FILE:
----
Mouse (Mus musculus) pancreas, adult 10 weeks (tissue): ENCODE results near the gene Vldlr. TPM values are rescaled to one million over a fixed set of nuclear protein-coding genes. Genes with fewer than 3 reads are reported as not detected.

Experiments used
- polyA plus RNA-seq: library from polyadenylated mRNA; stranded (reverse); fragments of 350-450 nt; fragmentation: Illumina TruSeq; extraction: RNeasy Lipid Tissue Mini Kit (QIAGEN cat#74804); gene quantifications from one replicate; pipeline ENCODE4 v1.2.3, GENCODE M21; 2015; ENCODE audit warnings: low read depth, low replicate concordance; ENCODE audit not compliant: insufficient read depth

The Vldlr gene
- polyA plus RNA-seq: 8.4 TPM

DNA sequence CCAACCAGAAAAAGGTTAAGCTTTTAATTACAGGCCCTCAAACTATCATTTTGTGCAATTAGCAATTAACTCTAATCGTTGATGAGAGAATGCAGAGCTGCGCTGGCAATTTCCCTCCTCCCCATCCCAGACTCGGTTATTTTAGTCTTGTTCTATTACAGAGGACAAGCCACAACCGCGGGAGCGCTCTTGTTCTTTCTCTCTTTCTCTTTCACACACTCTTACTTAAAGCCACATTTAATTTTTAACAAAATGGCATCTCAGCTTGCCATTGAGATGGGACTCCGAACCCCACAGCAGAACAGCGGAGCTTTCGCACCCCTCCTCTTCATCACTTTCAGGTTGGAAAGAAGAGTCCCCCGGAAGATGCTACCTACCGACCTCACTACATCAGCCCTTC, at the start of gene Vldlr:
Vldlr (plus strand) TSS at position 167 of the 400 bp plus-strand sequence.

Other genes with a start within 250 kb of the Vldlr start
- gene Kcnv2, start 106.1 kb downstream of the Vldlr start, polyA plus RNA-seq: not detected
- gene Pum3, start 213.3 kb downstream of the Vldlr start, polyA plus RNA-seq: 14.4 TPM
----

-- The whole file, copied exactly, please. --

Mouse (Mus musculus) pancreas, adult 10 weeks (tissue): ENCODE results near the gene Vldlr. TPM values are rescaled to one million over a fixed set of nuclear protein-coding genes. Genes with fewer than 3 reads are reported as not detected.

Experiments used
- polyA plus RNA-seq: library from polyadenylated mRNA; stranded (reverse); fragments of 350-450 nt; fragmentation: Illumina TruSeq; extraction: RNeasy Lipid Tissue Mini Kit (QIAGEN cat#74804); gene quantifications from one replicate; pipeline ENCODE4 v1.2.3, GENCODE M21; 2015; ENCODE audit warnings: low read depth, low replicate concordance; ENCODE audit not compliant: insufficient read depth

The Vldlr gene
- polyA plus RNA-seq: 8.4 TPM

DNA sequence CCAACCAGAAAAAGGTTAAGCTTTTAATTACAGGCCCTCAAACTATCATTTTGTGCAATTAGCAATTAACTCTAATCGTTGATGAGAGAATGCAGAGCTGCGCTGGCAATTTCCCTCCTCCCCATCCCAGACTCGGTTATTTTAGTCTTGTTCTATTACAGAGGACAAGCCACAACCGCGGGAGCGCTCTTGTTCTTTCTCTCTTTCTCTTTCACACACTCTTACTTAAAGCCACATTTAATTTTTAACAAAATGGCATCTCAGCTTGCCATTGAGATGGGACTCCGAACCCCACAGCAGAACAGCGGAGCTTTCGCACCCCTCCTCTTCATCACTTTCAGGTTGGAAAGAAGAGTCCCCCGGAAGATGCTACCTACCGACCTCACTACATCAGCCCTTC, at the start of gene Vldlr:
Vldlr (plus strand) TSS at position 167 of the 400 bp plus-strand sequence.

Other genes with a start within 250 kb of the Vldlr start
- gene Kcnv2, start 106.1 kb downstream of the Vldlr start, polyA plus RNA-seq: not detected
- gene Pum3, start 213.3 kb downstream of the Vldlr start, polyA plus RNA-seq: 14.4 TPM